YouTube video makers must get millions more views than late night TV shows & # 39; s so that they appear in Trending according to YouTube an investigation performed by a YouTube channel that is popular among makers. The Trending section appears on the YouTube home page and may potentially lead thousands of views to a video, but YouTube seems to make it much harder for individuals to display than for major brands.
With data removed from 40,000 video & # 39; s, the study found that video makers, such as Logan Paul, should be viewed about 11 million times before they enter the trending section. Relatively, like segments of TV shows The Tonight Show viewed only a few hundred thousand times.
"Regardless of how often [Paul] he uploads, he is much less likely to tremble than someone like ESPN, whose barrier to Trending is about 500,000 views," says Stephen, who gives his first name and carries out the study for his analysis channel. Coffee break.
The difference is large – Paul vibrated four times in the approximately 18-month period in which Stephen had deleted the data, while ESPN trended 85 times. Stephen saw something similar for channels classified as news by YouTube's internal system: 95 percent of the news that appears on Trending comes from traditional media. Makers such as Philip DeFranco, who was that? awarded by Google as part of an initiative To make better news channels on YouTube, you must reach a much higher viewing threshold to appear on Trending.
"It gives a very clear picture of what's going on with Trending," Stephen said The edge. "YouTube sees it as a place to show people that they contain content from advertisers. And video makers see a place where viral works can be put in the spotlight. The difference is so obvious."
YouTube video makers have demanded that the company keep Trending in better balance, both because it stimulates the viewer and represents the ethos of the platform. Many people worry that YouTube prefers too much traditional media, such as TV networks, despite the fact that creators are crucial to the success of the platform. But the makers of YouTube also run a greater risk because some produce edgy content that can draw negative attention to the platform and scare off advertisers. Leaning on channels that have a reputation for being responsible is brand safety, said Stephen.
YouTube executives have said the company is cautious about what videos end up on Trending. YouTube CEO Susan Wojcicki said in a recent letter to video makers that they "are especially careful with the safety of these videos &" ensure that they do not contain blasphemy or adult content ". Wojcicki also admitted that the company could help better, promising video makers that 50 percent of the content section of the maker would be ahead. A YouTube representative pointed out The edge to Wojcicki's letter when asked to comment on the video.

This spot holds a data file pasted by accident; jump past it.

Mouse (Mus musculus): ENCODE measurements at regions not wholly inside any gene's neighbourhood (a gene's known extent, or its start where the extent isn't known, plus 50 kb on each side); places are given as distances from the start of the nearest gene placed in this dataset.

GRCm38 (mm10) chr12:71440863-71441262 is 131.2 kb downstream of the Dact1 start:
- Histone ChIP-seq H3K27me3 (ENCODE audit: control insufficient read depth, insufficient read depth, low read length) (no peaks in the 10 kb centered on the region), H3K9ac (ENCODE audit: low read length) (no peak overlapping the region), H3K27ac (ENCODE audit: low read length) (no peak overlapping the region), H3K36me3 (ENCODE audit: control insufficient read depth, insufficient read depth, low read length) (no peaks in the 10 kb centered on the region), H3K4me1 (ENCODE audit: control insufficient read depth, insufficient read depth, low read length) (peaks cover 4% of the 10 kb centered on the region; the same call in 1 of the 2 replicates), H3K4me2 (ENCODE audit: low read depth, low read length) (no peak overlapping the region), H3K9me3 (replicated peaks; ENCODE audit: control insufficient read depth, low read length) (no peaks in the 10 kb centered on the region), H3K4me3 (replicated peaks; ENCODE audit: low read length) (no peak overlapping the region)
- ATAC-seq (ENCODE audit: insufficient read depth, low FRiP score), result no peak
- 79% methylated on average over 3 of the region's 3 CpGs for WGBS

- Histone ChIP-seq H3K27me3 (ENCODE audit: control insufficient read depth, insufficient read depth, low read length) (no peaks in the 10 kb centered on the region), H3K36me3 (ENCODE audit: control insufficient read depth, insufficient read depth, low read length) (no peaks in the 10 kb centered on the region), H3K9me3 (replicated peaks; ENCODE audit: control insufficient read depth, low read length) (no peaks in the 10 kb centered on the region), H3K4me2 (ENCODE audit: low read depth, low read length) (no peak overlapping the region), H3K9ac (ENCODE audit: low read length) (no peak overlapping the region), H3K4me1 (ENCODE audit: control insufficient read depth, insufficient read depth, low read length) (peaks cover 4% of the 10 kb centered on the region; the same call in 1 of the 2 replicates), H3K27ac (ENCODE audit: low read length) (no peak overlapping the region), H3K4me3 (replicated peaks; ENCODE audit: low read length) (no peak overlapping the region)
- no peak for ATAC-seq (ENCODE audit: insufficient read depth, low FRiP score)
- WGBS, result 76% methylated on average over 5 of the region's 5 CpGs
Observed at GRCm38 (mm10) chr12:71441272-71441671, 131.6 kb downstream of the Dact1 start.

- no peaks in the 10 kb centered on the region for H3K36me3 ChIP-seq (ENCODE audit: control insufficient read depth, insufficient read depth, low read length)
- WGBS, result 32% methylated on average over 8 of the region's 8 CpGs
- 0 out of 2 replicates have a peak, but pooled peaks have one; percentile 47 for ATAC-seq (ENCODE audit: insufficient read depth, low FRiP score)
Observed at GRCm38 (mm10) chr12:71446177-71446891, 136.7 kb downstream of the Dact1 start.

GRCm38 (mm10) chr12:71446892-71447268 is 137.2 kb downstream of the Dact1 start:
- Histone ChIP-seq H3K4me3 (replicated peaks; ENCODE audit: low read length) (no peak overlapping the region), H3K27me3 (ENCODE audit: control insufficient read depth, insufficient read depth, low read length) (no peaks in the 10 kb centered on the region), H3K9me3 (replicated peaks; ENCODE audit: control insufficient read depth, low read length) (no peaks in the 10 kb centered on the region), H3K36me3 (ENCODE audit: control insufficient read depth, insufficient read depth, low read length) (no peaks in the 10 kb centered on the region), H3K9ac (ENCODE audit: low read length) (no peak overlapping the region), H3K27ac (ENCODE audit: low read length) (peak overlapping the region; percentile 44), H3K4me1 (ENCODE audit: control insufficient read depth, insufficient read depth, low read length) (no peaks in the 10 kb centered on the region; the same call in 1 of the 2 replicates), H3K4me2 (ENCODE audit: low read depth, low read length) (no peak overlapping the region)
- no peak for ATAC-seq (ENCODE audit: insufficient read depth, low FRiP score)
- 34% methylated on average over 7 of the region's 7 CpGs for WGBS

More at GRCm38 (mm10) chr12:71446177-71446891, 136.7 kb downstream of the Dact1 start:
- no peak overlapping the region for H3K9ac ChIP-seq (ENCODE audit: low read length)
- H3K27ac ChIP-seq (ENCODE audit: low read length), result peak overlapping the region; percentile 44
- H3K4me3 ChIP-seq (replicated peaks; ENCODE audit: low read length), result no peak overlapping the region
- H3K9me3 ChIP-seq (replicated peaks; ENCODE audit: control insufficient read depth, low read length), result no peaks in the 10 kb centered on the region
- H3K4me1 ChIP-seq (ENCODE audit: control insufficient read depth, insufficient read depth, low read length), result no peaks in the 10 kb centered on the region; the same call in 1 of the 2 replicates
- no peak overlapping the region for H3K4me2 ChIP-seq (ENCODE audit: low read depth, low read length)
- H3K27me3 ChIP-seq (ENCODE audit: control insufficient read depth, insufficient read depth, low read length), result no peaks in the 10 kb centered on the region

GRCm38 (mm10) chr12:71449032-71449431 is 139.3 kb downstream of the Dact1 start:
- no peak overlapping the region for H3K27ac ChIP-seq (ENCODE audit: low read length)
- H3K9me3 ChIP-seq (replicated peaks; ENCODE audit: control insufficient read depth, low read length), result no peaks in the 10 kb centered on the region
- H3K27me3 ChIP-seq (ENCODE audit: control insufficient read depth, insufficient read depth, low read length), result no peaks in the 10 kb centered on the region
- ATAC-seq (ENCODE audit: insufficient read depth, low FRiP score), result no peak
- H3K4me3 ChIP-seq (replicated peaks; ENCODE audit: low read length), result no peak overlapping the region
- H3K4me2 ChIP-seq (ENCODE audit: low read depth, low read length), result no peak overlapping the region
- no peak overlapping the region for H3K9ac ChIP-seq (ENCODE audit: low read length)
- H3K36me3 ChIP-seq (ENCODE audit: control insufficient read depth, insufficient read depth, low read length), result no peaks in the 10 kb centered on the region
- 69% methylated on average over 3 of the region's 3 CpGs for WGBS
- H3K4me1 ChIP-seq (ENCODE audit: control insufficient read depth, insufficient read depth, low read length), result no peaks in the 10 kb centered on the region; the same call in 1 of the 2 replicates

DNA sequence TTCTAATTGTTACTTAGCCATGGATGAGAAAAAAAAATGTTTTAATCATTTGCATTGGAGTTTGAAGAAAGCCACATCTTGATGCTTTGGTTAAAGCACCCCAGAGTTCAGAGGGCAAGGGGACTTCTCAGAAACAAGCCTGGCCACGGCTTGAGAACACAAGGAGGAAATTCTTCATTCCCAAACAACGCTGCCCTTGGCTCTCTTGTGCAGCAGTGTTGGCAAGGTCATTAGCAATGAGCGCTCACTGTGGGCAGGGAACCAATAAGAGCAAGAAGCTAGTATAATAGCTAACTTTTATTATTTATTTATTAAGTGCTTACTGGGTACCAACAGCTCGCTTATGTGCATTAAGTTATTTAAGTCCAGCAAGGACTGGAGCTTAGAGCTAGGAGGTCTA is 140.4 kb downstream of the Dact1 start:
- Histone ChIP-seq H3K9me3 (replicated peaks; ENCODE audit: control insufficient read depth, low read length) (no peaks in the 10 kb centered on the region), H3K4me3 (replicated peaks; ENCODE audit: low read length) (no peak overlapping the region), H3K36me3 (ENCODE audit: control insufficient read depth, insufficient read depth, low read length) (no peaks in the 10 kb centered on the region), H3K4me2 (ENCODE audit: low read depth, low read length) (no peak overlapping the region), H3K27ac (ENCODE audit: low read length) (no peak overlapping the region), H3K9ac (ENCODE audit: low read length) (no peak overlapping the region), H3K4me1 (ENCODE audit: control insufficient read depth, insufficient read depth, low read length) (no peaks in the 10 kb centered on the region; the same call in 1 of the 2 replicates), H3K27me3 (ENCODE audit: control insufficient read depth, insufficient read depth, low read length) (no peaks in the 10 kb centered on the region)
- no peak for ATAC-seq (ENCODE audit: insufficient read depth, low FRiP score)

YouTubers understand the predicament of the company. Felix "PewDiePie" Kjellberg, easily one of YouTube & # 39; s most controversial makers, said in his own video that it is impossible for YouTube as an organization to know if any YouTube video maker will consistently produce ad-friendly content. The & # 39; Trending & # 39; tab managing to keep advertisers happy is just a matter, Kjellberg argued.
However, what was interesting for Kjellberg is how Trending worked internationally. Stephen compared Trending video & # 39; s in the United States and Canada – two countries with similar cultures, time zones, and languages. While Kjellberg trended 45 times in Canada, he was in the United States only once.
The finding suggests that moderation works differently in the US than in Canada. "That means someone went on YouTube," PewDiePie? Get him out of here & # 39; & # 39 ;, Kjellberg said in his video. "It's not about sharpness. It's about what YouTube finds safe content. But I wonder with those 44 videos – what was it with those videos that were unsafe if that was the case?"
Stephen believes it is because Kjellberg is one of YouTube & # 39; s most notorious unsafe video makers, who have made the front pages & # 39; s of anti-Semitic content. He theorizes that the discrepancy between the two countries is a direct consequence of the fact that more moderators are being hired to ensure that all video & # 39; s appearing are used correctly. It is a sign that YouTube is working on its promise to address many of the problems that have arisen in the past, including allowing malicious content to appear in the Trending list. Stephen supports YouTube's efforts to combat harmful content; he simply worries that the original, ad-friendly video & # 39; s of many video makers will be skipped.
"They significantly underestimate the importance of their makers and their creators," said Stephen. "I think they would do well to invest meaningfully in makers in the long term."
YouTube agrees. The company told earlier The edge that his "core content strategy and investments are still focused on our endemic makers".
But for now video makers are not taking it as closely with the trending list as a sign that they are lagging behind.